Inspector’s CornerPosted on - Sunday, February 24th, 2013
I do lots of building inspections to verify that the project was built per the ADA and TAS. I come across very interesting situations, and I wanted to share some with you.
Fixed Seating and Tables
5% of fixed tables are required to be accessible. Booths are fixed tables and seating and most of the time, they are not taken into consideration. In many inspections I have performed the booths do not have the 30″ clear floor space between seats which would allow a wheelchair to sit at the booth.
A dining surface will require knee space. The minimum depth for the knee and toe space is 17″, but if you have a 9″ high toe clearance, the depth for the knee clearance can be reduced to 11″ min., as the figure from ADA 306 shows.
At this inspection, the table had only 11″ of depth, and no toe clearance, therefore there was not enough depth of the planned wheelchair space.
Below was the fix, which added the toe clearance.
It is always difficult to make alterations to existing spaces. It is additionally challenging on exterior alterations. If you have an existing sidewalk and you are installing a new sidewalk perpendicular to the existing, cross slopes could be an issue. Because the running slope can be up to 5%, once you place a new sidewalk perpendicular to the existing one, the cross slope of the new one might turn out to be 5% since it will follow the running slope of the existing.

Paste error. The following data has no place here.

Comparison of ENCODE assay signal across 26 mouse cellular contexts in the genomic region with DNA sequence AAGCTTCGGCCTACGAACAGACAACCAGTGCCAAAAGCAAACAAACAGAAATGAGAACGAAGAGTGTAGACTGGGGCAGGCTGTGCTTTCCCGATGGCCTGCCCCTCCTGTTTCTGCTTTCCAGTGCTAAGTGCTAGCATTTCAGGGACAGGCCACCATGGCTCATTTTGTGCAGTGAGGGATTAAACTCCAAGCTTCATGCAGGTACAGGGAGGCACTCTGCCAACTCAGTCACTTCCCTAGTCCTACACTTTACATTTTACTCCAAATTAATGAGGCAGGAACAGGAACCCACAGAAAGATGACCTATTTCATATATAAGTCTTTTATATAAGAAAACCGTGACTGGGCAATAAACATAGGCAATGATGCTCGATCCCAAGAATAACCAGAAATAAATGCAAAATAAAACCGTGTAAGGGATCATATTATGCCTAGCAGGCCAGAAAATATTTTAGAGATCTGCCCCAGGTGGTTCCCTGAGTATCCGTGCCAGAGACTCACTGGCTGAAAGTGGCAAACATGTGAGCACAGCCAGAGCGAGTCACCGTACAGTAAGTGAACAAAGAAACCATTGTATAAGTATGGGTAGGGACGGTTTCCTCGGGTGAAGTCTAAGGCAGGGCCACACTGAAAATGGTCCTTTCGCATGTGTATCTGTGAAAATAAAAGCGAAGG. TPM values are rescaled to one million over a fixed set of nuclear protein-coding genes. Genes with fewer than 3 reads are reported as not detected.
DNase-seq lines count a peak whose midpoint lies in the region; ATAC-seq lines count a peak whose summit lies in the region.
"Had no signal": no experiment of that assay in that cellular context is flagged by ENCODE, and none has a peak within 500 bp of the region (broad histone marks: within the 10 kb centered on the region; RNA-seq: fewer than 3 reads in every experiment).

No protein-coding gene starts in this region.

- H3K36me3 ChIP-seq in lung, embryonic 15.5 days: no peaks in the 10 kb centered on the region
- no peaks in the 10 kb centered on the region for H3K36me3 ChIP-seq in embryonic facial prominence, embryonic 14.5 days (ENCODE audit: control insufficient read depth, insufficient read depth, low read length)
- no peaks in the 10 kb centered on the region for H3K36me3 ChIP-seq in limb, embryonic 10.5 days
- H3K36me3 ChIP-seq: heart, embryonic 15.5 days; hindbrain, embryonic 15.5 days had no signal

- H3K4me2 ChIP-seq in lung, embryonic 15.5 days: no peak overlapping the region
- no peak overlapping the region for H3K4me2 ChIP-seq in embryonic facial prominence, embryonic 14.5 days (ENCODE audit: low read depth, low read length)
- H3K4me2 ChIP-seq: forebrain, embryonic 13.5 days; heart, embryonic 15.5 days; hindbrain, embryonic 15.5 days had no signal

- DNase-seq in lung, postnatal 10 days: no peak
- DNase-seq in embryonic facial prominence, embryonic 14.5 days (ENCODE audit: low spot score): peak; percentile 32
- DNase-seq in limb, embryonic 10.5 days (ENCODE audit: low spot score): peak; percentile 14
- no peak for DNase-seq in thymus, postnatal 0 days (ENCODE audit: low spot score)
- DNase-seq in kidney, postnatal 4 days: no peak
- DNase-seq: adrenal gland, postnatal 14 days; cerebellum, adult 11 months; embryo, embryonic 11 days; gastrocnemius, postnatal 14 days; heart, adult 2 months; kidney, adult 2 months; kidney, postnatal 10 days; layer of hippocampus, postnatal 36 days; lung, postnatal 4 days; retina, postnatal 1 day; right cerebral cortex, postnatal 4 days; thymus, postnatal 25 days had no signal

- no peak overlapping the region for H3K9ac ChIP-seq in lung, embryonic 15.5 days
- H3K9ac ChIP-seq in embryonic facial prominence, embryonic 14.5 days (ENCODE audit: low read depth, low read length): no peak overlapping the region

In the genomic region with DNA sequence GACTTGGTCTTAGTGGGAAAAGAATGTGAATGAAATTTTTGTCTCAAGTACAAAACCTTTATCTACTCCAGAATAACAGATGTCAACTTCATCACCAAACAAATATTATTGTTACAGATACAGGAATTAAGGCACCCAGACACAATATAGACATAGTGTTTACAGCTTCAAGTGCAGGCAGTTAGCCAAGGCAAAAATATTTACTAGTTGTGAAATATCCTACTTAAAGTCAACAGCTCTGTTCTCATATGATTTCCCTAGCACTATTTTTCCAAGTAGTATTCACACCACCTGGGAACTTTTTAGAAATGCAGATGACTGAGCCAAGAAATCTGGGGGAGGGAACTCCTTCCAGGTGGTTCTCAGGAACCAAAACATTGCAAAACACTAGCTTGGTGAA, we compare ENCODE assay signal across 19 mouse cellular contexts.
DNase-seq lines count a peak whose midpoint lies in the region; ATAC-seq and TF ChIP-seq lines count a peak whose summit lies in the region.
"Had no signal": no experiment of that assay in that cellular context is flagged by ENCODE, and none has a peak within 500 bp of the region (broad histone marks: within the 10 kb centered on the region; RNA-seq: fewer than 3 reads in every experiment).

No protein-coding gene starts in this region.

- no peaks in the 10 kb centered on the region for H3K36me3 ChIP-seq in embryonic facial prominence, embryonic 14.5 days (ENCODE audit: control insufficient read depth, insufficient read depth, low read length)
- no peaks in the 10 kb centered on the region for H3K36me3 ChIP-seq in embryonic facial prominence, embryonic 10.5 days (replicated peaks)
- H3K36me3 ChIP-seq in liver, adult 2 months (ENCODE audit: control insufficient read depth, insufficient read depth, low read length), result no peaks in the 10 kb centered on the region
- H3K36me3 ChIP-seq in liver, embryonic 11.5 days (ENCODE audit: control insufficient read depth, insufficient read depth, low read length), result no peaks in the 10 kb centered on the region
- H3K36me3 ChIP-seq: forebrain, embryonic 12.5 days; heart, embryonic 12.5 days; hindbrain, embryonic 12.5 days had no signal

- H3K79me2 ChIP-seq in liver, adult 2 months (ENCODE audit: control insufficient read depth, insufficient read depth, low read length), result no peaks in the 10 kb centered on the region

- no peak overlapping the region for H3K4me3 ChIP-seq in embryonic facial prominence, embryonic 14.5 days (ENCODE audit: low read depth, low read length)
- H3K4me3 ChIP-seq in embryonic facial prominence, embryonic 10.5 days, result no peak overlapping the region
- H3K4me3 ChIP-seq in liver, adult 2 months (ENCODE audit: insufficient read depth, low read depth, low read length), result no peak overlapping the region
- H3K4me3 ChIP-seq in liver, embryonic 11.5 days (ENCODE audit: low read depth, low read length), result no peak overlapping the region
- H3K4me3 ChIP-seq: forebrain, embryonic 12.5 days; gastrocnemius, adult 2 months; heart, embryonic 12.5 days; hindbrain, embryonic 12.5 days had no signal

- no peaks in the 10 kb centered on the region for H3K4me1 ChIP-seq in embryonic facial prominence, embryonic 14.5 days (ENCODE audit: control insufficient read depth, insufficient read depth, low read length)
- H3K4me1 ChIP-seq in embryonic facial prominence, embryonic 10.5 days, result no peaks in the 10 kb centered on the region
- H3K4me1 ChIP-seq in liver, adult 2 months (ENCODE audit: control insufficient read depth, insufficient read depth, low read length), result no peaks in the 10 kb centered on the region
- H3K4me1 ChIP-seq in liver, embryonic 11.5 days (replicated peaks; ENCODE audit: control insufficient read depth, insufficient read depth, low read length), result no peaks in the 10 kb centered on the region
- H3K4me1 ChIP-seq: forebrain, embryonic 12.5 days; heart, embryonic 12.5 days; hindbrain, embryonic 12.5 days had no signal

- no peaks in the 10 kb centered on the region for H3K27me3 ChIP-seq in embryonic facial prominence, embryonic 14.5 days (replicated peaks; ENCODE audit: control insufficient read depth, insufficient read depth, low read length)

In this inspection, that is what happened. The new sidewalk had a cross slope that was too steep because the existing sidewalk’s running slope was more than 2%
Vessel sinks are very popular and are being used more and more at public restrooms. When using a vessel sink, or a vessel style sink, keep in mind that the lavatory can only be 34″ maximum high.
In this inspection, the installation was a violation because they mounted the counter at 34″ a.f.f., but the vessel sink’s rim was at 36″ a.f.f.
We are all used to planning for reach ranges at operable parts, but we also need to keep reach ranges at toilet paper dispensers. Here are two toilet papers dispensers that were mounted either too high, or too far away for a person to reach.
For more information
TDLR just put out five more Technical Memorandum that explains vague sections of the Standards. These came out January 22, 2013. Click below to get the exact Memo.
If you want to learn more about the new Standards, The ADA Companion Guide explains the 2004 ADAAG Guidelines with commentary and explanations throughout. The 2004 Guidelines were adopted by the DOJ to create the 2010 Standards and by Texas to create the 2012 TAS. This book explains the technical requirements for both.